Secukinumab treatment does not compromise systemic immune response in SpA patients
medwireNews: Treatment with the interleukin(IL)-17A inhibitor secukinumab leads to clinical improvement of spondyloarthritis (SpA) and immunomodulation in target tissues without having a negative effect on the systemic immune response, researchers report.
In an open-label trial, 65% of 20 patients with peripheral SpA who were treated with secukinumab (300 mg/week for 4 weeks followed by every 4 weeks thereafter) experienced at least a 20% improvement in ACR criteria by the 12-week follow-up.
Histopathologic analysis revealed that this clinical response was accompanied by a significant decrease in CD15+ neutrophils and synovial sublining CD68+ macrophages, which are “both sensitive biomarkers for synovial inflammation in SpA,” explain Leonieke van Mens (University of Amsterdam, the Netherlands) and co-investigators.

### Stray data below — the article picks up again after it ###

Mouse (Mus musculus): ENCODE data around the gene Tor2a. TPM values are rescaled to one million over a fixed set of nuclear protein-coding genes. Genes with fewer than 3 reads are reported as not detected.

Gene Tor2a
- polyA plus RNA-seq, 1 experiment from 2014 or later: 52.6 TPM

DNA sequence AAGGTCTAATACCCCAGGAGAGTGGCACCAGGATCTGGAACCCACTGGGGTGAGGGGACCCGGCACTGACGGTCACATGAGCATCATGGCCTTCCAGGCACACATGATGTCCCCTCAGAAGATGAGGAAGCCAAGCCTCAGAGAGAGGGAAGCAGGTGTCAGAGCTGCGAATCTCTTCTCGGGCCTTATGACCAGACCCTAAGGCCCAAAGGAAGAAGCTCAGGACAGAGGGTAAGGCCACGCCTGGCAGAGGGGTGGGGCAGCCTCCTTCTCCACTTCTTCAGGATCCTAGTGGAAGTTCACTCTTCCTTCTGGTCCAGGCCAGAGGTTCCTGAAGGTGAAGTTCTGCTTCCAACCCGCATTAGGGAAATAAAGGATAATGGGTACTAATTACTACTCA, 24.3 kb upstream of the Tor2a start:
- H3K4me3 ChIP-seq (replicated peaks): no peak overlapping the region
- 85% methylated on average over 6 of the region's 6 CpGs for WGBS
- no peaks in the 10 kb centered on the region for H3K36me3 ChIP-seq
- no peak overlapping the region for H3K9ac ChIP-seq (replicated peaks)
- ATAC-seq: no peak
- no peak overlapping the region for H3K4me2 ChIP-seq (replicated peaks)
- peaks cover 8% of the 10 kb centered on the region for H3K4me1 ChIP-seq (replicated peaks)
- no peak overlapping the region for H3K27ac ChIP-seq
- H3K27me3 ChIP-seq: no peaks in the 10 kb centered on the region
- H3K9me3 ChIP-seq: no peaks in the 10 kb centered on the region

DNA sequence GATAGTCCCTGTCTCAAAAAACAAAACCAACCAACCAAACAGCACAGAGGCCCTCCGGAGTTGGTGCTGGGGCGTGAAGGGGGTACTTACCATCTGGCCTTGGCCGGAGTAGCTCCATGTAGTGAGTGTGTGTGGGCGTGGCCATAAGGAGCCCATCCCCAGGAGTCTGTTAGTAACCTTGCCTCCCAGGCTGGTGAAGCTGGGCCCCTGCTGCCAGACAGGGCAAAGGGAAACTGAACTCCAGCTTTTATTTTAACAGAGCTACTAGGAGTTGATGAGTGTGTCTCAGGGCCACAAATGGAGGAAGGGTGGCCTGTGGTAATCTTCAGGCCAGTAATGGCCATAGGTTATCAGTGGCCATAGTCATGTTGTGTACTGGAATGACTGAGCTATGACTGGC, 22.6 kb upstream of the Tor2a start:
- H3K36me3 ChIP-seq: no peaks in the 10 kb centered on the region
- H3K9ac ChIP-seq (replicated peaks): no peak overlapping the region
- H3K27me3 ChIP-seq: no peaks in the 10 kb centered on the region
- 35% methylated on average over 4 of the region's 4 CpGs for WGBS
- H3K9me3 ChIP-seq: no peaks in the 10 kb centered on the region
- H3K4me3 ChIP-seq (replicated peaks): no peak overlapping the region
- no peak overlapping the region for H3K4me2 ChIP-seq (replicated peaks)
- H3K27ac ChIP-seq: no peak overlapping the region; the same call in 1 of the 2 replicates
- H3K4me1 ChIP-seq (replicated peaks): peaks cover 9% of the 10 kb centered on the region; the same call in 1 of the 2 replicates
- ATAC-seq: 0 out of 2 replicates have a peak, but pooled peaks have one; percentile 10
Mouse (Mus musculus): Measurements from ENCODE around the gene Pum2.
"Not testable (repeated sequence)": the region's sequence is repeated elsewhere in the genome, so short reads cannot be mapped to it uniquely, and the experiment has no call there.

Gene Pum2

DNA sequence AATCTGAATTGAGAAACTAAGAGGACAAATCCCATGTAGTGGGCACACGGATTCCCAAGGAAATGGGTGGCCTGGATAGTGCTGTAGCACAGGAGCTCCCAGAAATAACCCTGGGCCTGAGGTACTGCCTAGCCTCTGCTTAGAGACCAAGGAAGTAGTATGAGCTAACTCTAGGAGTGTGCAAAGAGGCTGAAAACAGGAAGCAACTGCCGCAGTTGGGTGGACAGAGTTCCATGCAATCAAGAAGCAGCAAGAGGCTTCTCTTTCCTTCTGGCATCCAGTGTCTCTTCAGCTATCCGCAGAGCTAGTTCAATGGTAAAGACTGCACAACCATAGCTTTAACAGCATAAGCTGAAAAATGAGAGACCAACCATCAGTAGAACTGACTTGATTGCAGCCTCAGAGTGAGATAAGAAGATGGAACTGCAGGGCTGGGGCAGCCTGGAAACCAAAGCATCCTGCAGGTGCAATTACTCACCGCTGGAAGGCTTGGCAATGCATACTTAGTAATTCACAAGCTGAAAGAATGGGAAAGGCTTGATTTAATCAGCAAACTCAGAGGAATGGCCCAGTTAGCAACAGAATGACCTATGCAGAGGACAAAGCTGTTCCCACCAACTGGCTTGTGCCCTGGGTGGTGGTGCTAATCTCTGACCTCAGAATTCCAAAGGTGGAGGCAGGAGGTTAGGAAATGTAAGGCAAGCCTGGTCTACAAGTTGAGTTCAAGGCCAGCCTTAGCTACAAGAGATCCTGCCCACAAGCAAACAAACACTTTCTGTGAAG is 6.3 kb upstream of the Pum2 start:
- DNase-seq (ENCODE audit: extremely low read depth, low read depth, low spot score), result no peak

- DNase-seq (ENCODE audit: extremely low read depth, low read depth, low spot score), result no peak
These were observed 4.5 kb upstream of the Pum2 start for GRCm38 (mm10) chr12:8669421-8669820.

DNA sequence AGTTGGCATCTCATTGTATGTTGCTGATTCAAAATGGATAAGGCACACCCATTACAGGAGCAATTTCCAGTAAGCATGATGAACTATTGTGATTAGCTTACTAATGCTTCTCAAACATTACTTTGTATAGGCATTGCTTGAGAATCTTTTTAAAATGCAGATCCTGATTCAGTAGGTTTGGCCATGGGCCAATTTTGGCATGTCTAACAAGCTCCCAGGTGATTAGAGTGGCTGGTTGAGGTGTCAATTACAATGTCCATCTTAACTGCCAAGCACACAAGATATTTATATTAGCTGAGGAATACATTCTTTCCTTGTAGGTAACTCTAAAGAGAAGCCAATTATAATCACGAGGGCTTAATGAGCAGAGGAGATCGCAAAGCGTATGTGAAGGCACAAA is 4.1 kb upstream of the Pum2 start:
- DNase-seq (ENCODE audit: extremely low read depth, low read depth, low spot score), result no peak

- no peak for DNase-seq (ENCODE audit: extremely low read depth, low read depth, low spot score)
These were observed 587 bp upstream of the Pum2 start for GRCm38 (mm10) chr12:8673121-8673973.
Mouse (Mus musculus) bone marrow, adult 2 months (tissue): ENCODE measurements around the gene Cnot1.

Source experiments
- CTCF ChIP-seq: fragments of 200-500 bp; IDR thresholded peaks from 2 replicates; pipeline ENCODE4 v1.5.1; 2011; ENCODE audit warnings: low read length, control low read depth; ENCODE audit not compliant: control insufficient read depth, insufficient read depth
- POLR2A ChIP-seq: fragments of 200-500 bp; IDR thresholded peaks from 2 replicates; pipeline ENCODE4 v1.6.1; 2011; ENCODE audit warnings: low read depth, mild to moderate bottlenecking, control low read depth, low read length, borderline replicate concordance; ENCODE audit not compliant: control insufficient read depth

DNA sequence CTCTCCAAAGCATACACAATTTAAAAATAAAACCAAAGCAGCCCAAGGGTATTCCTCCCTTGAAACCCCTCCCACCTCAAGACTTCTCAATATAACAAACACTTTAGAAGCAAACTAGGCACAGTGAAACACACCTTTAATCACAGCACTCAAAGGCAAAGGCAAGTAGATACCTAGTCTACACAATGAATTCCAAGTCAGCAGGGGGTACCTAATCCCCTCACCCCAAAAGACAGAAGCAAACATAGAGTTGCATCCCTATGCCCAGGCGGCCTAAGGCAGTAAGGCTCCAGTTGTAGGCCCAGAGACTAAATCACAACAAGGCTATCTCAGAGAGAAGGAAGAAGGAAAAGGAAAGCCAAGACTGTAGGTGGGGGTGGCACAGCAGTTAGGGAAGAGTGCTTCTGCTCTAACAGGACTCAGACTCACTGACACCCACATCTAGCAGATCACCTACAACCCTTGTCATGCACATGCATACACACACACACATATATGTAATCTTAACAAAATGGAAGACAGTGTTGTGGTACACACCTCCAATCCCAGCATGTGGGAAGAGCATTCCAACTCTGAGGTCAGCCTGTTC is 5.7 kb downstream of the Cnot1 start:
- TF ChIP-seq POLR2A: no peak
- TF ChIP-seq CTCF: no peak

However, with the exception of IL-17A itself, secukinumab treatment did not affect the ability of peripheral blood cells to produce a range of 30 different cytokines and chemokines, including “key host defense factors” such as tumor necrosis factor alpha and interferon gamma.
These findings indicate that “IL-17A blockade with secukinumab has a profound clinical and immunopathological impact on [peripheral] SpA without compromising systemic immune responses,” conclude the researchers in Arthritis & Rheumatology.
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